Ontario’s MPPs are in for a raise. Their salaries, frozen for more than a decade, are scheduled to increase in 2019 now that the budget has been balanced.
At least that is the theory.
We are unfortunately in a pre-election period where targeting politicians’ entitlements is one of the oldest tricks in the book. Federally, the Reform Party used it to its advantage in the 1990s when it attacked MPs’ so-called “gold-plated pensions.” Provincially, Mike Harris’s Common Sense Revolution promised to “end the sweet deals politicians have created for themselves,” including the abolition of MPP’s pensions and tax-free allowances.
And then there was Ernie Eves. In 2001, the PC government, supported by the opposition parties, asked Ontario’s independent Integrity Commissioner to assess the appropriate pay level for MPPs. The commissioner suggested modest increases prior to the upcoming election and a 25-per-cent increase after Ontarians had gone to the polls. This would ensure that Ontarians were fully aware of the proposed changes before they voted.
It didn’t work. Although Premier Eves initially endorsed the plan, as the election loomed he began to get cold feet. Without consulting his caucus, according to PC members who were there, he suddenly withdrew his support for the major increase. Then Opposition Leader Dalton McGuinty had little choice but to follow suit, killing the whole proposal.
As Ontario’s parties prepare to head to the polls, are we going to see the same thing happen again? It doesn’t take much effort to imagine a possible plank in either the PC or NDP platform: “Fifteen years of tax-and-spend Liberal mismanagement has led to out of control spending, excessive deficits, punishing debt and the fire sale of some of Ontario’s key assets. Once in power we will take the necessary steps to get our province’s spending under control starting right at the top. We will cancel planned raises for MPPs.”
And it may not just be the opposition. According to legislation passed in 2006, MPPs’ salaries are supposed to be set at the rate of 75 per cent of their federal counterparts. Due to the length of the current freeze that would translate into an immediate increase of approximately $13,000 for an ordinary backbencher, bringing their salary to around $130,000. Is the government really going to allow such a major increase? Or will they try to cut the opposition off at the pass by going into the election proposing a much more modest raise?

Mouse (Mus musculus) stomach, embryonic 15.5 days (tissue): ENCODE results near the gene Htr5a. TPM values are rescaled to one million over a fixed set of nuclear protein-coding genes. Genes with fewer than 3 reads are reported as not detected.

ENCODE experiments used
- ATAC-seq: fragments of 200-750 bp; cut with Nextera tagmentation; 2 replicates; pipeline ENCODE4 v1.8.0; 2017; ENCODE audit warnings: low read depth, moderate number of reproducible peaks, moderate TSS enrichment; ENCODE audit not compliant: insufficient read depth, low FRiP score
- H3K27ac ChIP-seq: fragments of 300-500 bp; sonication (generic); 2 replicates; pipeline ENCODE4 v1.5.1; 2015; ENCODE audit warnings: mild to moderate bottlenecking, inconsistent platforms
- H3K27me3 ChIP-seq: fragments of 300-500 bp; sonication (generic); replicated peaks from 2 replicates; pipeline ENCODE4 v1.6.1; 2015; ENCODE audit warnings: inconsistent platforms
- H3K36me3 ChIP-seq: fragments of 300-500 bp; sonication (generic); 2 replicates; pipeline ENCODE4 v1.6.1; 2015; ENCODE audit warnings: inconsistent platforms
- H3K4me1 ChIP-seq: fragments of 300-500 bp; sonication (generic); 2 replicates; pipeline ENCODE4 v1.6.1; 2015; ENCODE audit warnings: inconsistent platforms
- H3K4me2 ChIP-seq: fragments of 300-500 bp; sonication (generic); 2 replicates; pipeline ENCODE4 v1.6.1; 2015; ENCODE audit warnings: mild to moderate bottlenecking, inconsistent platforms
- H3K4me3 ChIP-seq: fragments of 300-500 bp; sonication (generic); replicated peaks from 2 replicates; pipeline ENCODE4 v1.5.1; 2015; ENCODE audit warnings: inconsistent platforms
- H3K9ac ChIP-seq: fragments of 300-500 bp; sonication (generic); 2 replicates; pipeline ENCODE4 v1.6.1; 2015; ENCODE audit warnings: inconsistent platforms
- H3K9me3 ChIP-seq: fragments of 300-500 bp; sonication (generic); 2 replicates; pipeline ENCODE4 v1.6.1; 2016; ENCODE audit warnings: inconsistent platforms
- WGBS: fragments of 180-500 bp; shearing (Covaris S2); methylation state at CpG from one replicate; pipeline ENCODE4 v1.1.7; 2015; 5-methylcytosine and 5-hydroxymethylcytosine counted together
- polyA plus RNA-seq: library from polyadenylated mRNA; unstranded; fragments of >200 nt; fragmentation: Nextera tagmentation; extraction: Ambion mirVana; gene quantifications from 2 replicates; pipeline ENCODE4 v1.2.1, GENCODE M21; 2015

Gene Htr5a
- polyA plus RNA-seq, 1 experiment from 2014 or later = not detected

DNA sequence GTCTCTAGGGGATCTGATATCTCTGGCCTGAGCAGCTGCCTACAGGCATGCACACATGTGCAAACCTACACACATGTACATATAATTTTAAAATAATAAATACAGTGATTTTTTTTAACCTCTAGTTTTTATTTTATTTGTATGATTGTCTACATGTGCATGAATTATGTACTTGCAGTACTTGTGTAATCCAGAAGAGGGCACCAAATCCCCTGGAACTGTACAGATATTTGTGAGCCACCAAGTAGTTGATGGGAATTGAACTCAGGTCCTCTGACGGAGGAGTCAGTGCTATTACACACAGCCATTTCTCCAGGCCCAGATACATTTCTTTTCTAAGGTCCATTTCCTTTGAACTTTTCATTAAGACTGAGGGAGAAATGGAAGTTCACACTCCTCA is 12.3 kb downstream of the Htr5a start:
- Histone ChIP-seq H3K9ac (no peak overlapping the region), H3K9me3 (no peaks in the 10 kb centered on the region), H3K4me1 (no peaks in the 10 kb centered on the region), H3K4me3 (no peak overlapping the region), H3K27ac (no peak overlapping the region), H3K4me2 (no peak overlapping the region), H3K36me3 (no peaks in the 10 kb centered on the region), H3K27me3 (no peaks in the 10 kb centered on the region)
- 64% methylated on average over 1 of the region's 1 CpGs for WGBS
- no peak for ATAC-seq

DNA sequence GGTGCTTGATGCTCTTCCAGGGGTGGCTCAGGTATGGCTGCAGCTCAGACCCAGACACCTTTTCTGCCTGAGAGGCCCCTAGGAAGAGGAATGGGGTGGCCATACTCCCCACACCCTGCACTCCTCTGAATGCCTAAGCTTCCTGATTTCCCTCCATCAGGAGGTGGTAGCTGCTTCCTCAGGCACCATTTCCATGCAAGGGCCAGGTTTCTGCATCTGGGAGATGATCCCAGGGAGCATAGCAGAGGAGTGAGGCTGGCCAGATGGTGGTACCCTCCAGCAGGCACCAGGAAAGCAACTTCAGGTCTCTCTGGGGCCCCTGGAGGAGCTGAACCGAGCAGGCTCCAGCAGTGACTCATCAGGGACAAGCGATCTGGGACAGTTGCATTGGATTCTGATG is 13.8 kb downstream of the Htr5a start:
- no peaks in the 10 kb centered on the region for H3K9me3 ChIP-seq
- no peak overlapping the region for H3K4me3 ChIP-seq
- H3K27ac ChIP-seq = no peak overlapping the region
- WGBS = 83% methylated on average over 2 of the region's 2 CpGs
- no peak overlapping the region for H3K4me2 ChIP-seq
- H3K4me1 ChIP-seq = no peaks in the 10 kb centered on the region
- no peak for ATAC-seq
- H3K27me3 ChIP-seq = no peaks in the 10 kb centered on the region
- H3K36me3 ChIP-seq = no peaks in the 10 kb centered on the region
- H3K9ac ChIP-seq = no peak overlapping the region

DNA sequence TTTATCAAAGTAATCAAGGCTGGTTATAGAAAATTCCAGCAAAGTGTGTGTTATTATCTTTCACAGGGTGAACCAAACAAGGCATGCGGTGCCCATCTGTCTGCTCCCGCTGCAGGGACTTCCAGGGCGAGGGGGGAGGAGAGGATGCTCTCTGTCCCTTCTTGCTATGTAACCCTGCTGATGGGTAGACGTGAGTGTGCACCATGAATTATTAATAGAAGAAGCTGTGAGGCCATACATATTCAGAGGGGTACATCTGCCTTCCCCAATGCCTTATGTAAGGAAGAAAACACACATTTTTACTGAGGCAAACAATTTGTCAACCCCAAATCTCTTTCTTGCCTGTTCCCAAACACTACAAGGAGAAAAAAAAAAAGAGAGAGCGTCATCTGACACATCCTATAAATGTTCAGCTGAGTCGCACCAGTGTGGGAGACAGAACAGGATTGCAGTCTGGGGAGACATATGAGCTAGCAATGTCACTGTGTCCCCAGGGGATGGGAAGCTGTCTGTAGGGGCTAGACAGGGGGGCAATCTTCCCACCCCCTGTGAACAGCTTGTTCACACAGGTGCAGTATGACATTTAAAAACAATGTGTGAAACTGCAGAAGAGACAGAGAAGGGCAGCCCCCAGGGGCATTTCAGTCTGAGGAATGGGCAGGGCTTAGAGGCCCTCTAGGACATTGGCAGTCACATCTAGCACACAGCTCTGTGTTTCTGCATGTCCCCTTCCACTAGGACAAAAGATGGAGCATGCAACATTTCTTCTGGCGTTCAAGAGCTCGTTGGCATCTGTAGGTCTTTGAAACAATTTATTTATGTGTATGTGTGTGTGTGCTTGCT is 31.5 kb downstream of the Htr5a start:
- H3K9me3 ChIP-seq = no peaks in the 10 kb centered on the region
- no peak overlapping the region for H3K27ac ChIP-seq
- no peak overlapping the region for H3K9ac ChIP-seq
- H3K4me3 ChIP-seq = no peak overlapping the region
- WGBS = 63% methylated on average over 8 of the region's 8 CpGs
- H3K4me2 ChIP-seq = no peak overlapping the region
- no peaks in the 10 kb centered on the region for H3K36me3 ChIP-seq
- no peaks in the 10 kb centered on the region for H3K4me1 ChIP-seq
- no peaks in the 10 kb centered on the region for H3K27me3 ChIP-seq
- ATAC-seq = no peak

Let’s hope none of this happens. Turning questions of a politician’s pay and entitlements into an election issue serves nobody’s purpose.
We need good people to go into politics and they deserve to be paid appropriately. Considering the similarity of their ridings and the nature of the position, is it really that much to suggest a provincial member might be worth at least 75 per cent of their federal counterpart? And you don’t even have to compare their pay with the much larger salaries of university presidents, hospital CEOs and directors of education to make your point. As Star columnist Martin Regg Cohn recently wrote: “Perhaps people want their supposedly unprincipled politicians to earn less than school principals, or delight in the idea of police officers on overtime overtaking their MPPs.”
And then there is the constant uncertainty. Try recruiting good candidates when you can’t even confirm their pay. Between the time I became a candidate in 2002 and election day in 2003, my promised salary had decreased by 25 per cent. For many it may not matter. But it will for those regular women and men with families, mortgages and the type of everyday financial challenges that supposedly allow them to relate to ordinary voters — the type of people everyone says we desperately need in public life.
My prediction might be wrong, but there is one way to prevent any silliness. Let’s have the conversation right now. Let’s encourage the government and two opposition parties simply to agree that the increase will go into effect as planned in 2019 and that from then on MPPs will earn a salary that equals 75 per cent of a federal Member of Parliament’s. It doesn’t have to be grand or dramatic. A public letter signed by the three party leaders or their House Leaders would do the trick. And although it might make headlines for about 20 minutes, until President Trump sends out his next tweet, it would ensure that no party is able to make it an issue in the next election and create transparency for voters.
A colleague in the Legislature once told me that if you paid politicians a dollar a year some voters would say that they were overpaid. Changing these attitudes will not be easy. Let’s start with political parties resisting the temptation to turn these issues into “gotcha” moments. We need to convince Ontarians that when it comes to politics, like so much in life, you often get what you pay for.
John Milloy is a former MPP and Ontario Liberal cabinet minister currently serving as the director of the Centre for Public Ethics and assistant professor of public ethics at Waterloo Lutheran Seminary, and the inaugural practitioner in residence in Wilfrid Laurier University’s Political Science department. He is also a lecturer in the University of Waterloo’s Master of Public Service Program. John can be reached at email@example.com or follow him on Twitter @John_Milloy. This column was originally published in the online publication QP Briefing.